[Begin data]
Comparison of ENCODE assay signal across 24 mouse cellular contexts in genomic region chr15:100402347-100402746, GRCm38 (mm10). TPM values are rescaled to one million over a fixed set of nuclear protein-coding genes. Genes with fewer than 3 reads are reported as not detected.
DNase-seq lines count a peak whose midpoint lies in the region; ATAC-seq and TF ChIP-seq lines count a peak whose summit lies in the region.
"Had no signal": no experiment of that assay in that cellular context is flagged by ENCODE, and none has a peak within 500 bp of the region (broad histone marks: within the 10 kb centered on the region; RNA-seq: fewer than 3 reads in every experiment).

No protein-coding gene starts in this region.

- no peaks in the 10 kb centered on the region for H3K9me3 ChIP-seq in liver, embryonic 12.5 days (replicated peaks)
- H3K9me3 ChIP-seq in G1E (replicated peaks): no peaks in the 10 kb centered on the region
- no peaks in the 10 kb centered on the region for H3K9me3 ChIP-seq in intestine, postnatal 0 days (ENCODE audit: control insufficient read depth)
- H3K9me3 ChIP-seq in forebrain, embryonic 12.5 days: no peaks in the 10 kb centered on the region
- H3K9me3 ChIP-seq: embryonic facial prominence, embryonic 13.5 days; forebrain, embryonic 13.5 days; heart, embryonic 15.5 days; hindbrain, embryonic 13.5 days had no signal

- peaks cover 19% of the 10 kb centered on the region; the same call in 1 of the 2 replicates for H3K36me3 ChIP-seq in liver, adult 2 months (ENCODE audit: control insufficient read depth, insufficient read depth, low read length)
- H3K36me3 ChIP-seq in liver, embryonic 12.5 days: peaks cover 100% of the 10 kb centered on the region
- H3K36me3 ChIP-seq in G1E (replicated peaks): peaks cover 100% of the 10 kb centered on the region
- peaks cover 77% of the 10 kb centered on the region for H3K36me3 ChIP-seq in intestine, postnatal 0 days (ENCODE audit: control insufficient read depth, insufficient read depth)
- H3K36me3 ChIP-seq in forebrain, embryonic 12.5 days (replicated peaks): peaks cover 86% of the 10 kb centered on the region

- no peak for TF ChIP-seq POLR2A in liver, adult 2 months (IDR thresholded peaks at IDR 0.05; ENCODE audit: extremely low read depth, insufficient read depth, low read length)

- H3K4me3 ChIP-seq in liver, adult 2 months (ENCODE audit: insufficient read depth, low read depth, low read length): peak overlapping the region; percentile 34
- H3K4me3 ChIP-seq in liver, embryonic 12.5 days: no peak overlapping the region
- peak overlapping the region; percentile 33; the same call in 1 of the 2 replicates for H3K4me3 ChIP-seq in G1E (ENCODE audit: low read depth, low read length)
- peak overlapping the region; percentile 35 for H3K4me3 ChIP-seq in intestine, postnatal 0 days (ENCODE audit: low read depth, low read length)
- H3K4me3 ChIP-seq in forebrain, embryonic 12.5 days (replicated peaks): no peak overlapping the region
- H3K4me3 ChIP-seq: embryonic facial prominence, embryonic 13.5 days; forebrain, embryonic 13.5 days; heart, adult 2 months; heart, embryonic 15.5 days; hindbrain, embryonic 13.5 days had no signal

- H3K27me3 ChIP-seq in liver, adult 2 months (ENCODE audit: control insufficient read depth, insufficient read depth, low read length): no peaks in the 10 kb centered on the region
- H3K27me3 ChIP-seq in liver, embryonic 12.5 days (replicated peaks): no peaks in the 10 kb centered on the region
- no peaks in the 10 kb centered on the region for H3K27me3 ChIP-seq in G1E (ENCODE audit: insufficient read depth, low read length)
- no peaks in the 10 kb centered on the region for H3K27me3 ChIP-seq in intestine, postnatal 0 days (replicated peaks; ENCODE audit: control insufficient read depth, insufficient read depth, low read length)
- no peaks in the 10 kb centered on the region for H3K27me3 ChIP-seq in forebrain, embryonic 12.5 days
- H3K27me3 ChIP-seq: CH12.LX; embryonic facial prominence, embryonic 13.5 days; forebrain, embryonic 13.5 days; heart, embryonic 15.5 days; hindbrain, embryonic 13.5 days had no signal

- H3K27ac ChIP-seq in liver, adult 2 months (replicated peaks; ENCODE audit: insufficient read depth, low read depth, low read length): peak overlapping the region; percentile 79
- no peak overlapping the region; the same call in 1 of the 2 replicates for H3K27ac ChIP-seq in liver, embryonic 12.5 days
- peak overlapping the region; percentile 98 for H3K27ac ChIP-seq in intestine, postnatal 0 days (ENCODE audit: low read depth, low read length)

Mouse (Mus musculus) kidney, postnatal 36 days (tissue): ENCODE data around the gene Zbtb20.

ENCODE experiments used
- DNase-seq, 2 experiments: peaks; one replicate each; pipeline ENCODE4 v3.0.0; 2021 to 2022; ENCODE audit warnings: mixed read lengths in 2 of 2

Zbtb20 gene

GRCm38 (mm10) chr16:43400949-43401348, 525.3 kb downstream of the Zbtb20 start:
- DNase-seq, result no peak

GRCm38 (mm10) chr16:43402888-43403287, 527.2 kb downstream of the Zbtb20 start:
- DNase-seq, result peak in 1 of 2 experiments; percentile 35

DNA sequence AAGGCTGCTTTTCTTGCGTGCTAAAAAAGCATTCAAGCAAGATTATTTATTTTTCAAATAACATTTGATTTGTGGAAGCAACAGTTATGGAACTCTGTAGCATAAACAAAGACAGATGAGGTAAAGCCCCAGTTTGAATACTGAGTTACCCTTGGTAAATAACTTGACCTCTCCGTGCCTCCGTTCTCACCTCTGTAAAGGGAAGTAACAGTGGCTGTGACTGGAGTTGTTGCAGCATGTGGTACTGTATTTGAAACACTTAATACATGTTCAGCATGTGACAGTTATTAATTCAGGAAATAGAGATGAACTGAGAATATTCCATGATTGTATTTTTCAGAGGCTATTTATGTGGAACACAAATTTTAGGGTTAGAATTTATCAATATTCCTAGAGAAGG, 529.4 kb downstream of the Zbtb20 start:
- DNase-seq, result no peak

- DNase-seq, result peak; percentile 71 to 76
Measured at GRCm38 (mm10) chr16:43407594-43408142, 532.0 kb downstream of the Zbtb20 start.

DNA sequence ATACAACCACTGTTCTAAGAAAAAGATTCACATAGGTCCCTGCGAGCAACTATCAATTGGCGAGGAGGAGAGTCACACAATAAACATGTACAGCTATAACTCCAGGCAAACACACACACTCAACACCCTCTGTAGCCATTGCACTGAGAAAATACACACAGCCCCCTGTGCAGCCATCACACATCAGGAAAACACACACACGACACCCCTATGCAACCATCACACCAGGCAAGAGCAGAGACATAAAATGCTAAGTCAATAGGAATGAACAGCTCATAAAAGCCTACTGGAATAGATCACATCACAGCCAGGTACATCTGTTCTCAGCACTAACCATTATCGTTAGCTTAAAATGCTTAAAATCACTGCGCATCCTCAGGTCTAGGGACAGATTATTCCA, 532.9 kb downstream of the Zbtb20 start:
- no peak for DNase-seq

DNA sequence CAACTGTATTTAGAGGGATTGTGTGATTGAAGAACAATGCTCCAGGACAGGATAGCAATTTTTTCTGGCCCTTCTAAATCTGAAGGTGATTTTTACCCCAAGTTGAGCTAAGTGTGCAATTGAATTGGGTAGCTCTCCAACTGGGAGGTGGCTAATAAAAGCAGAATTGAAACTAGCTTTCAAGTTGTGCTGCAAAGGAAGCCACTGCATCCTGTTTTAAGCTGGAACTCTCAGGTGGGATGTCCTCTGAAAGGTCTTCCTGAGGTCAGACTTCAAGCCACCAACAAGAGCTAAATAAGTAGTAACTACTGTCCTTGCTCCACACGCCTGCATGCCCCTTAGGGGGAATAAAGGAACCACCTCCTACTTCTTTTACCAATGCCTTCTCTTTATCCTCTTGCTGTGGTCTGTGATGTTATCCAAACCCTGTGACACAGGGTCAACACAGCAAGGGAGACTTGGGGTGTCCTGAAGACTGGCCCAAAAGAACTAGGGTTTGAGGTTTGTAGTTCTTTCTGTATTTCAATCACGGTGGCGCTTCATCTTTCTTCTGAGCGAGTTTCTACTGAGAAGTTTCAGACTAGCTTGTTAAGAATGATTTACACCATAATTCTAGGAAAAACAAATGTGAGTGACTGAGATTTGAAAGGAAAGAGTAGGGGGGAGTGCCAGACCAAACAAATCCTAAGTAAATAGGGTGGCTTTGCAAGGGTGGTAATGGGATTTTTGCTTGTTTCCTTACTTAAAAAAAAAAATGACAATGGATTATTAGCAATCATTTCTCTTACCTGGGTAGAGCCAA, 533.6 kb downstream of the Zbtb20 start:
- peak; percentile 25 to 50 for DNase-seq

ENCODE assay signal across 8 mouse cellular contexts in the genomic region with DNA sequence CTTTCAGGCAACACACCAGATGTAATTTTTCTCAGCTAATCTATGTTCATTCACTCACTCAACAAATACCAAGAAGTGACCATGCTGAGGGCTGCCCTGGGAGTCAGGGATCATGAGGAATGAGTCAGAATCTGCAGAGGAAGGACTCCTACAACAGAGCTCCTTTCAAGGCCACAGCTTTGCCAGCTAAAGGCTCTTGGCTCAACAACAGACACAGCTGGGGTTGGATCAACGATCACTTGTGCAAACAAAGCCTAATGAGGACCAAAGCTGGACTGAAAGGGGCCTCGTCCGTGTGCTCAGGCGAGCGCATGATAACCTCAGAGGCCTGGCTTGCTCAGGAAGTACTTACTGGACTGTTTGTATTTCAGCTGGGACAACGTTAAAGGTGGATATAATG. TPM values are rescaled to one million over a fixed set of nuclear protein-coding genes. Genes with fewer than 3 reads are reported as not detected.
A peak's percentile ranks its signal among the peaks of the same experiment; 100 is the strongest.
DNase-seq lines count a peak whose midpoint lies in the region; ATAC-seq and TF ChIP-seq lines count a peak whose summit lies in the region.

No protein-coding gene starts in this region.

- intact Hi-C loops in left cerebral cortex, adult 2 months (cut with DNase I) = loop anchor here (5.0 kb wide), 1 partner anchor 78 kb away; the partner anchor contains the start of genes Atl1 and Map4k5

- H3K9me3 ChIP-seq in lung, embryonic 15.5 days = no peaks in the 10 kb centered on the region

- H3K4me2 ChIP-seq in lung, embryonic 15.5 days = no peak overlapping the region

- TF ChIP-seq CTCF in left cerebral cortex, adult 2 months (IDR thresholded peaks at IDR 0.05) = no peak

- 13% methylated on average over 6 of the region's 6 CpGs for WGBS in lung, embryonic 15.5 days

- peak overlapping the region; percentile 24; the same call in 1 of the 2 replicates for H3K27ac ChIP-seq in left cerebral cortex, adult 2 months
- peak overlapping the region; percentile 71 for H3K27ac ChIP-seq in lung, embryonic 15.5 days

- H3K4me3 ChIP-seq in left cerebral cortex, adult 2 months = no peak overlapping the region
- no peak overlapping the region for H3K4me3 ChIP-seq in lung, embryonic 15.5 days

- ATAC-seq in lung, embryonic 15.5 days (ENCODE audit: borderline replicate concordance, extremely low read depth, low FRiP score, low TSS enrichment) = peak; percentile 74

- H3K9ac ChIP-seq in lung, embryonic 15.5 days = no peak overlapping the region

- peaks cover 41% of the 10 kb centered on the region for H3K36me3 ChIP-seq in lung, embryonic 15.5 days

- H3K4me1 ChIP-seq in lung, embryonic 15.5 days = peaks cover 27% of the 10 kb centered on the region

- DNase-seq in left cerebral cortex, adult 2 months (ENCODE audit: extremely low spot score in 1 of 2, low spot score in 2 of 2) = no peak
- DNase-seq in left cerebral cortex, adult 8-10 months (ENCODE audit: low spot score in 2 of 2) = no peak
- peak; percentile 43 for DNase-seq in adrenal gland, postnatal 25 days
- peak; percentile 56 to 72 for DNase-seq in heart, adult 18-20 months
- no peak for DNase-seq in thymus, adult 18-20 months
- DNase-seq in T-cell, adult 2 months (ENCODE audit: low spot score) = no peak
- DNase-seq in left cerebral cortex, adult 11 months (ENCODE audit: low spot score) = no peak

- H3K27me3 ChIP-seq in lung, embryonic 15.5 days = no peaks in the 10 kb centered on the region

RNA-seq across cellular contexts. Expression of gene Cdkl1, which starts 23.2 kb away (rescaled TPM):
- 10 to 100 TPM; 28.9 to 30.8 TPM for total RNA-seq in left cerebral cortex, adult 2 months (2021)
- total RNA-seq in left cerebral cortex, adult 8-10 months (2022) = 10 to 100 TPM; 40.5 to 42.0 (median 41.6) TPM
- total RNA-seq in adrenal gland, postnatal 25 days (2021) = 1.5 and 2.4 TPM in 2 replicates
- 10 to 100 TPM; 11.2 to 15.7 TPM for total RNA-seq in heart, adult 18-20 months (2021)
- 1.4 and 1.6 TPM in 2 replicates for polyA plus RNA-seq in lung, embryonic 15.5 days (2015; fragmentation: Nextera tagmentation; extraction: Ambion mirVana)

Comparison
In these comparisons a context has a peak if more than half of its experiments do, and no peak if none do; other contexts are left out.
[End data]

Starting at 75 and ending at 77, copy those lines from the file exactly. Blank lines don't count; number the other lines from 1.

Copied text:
- total RNA-seq in adrenal gland, postnatal 25 days (2021) = 1.5 and 2.4 TPM in 2 replicates
- 10 to 100 TPM; 11.2 to 15.7 TPM for total RNA-seq in heart, adult 18-20 months (2021)
- 1.4 and 1.6 TPM in 2 replicates for polyA plus RNA-seq in lung, embryonic 15.5 days (2015; fragmentation: Nextera tagmentation; extraction: Ambion mirVana)